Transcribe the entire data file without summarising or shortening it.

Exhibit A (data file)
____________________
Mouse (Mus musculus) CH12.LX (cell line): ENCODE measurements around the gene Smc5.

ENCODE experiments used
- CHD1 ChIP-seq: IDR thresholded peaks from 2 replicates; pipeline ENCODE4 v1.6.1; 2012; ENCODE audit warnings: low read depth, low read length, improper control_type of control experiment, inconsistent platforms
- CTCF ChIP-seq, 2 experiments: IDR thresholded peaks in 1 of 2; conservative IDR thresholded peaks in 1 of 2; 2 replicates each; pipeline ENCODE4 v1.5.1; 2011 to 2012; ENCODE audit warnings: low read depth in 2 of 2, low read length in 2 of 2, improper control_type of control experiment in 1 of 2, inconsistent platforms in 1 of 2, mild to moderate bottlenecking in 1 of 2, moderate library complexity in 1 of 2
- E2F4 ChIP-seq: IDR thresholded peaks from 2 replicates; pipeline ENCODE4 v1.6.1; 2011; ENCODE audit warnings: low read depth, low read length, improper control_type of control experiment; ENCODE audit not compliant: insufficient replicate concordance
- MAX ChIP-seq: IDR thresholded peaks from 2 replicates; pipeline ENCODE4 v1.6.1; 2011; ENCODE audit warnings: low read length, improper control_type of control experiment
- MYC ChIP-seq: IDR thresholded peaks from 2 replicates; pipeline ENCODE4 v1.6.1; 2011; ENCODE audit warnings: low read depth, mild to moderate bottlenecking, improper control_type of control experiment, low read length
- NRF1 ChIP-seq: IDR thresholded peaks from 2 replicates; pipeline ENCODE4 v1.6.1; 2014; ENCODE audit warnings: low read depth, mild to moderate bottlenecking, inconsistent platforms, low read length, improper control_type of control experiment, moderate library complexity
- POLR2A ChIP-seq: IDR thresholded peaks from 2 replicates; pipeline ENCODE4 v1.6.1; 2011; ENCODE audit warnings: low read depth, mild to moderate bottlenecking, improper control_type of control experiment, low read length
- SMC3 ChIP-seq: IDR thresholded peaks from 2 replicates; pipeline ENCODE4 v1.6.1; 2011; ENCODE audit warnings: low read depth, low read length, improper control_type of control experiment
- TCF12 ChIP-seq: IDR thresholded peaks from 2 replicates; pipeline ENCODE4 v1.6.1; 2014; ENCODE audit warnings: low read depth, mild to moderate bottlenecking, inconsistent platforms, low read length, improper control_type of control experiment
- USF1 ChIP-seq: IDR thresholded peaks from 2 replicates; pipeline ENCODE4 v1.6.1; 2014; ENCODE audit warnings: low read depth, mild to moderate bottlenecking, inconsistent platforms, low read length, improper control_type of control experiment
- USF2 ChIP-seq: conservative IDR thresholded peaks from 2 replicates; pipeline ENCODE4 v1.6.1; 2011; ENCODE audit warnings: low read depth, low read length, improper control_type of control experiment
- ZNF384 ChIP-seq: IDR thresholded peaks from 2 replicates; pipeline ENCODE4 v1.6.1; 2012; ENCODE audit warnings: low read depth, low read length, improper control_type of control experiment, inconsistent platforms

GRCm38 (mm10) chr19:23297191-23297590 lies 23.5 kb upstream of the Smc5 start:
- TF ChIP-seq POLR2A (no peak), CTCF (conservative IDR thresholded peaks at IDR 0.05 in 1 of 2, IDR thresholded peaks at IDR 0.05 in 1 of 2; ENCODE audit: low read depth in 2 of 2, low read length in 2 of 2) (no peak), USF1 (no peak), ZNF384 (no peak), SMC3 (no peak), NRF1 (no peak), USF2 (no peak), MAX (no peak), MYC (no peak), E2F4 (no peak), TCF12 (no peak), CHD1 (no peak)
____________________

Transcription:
Mouse (Mus musculus) CH12.LX (cell line): ENCODE measurements around the gene Smc5.

ENCODE experiments used
- CHD1 ChIP-seq: IDR thresholded peaks from 2 replicates; pipeline ENCODE4 v1.6.1; 2012; ENCODE audit warnings: low read depth, low read length, improper control_type of control experiment, inconsistent platforms
- CTCF ChIP-seq, 2 experiments: IDR thresholded peaks in 1 of 2; conservative IDR thresholded peaks in 1 of 2; 2 replicates each; pipeline ENCODE4 v1.5.1; 2011 to 2012; ENCODE audit warnings: low read depth in 2 of 2, low read length in 2 of 2, improper control_type of control experiment in 1 of 2, inconsistent platforms in 1 of 2, mild to moderate bottlenecking in 1 of 2, moderate library complexity in 1 of 2
- E2F4 ChIP-seq: IDR thresholded peaks from 2 replicates; pipeline ENCODE4 v1.6.1; 2011; ENCODE audit warnings: low read depth, low read length, improper control_type of control experiment; ENCODE audit not compliant: insufficient replicate concordance
- MAX ChIP-seq: IDR thresholded peaks from 2 replicates; pipeline ENCODE4 v1.6.1; 2011; ENCODE audit warnings: low read length, improper control_type of control experiment
- MYC ChIP-seq: IDR thresholded peaks from 2 replicates; pipeline ENCODE4 v1.6.1; 2011; ENCODE audit warnings: low read depth, mild to moderate bottlenecking, improper control_type of control experiment, low read length
- NRF1 ChIP-seq: IDR thresholded peaks from 2 replicates; pipeline ENCODE4 v1.6.1; 2014; ENCODE audit warnings: low read depth, mild to moderate bottlenecking, inconsistent platforms, low read length, improper control_type of control experiment, moderate library complexity
- POLR2A ChIP-seq: IDR thresholded peaks from 2 replicates; pipeline ENCODE4 v1.6.1; 2011; ENCODE audit warnings: low read depth, mild to moderate bottlenecking, improper control_type of control experiment, low read length
- SMC3 ChIP-seq: IDR thresholded peaks from 2 replicates; pipeline ENCODE4 v1.6.1; 2011; ENCODE audit warnings: low read depth, low read length, improper control_type of control experiment
- TCF12 ChIP-seq: IDR thresholded peaks from 2 replicates; pipeline ENCODE4 v1.6.1; 2014; ENCODE audit warnings: low read depth, mild to moderate bottlenecking, inconsistent platforms, low read length, improper control_type of control experiment
- USF1 ChIP-seq: IDR thresholded peaks from 2 replicates; pipeline ENCODE4 v1.6.1; 2014; ENCODE audit warnings: low read depth, mild to moderate bottlenecking, inconsistent platforms, low read length, improper control_type of control experiment
- USF2 ChIP-seq: conservative IDR thresholded peaks from 2 replicates; pipeline ENCODE4 v1.6.1; 2011; ENCODE audit warnings: low read depth, low read length, improper control_type of control experiment
- ZNF384 ChIP-seq: IDR thresholded peaks from 2 replicates; pipeline ENCODE4 v1.6.1; 2012; ENCODE audit warnings: low read depth, low read length, improper control_type of control experiment, inconsistent platforms

GRCm38 (mm10) chr19:23297191-23297590 lies 23.5 kb upstream of the Smc5 start:
- TF ChIP-seq POLR2A (no peak), CTCF (conservative IDR thresholded peaks at IDR 0.05 in 1 of 2, IDR thresholded peaks at IDR 0.05 in 1 of 2; ENCODE audit: low read depth in 2 of 2, low read length in 2 of 2) (no peak), USF1 (no peak), ZNF384 (no peak), SMC3 (no peak), NRF1 (no peak), USF2 (no peak), MAX (no peak), MYC (no peak), E2F4 (no peak), TCF12 (no peak), CHD1 (no peak)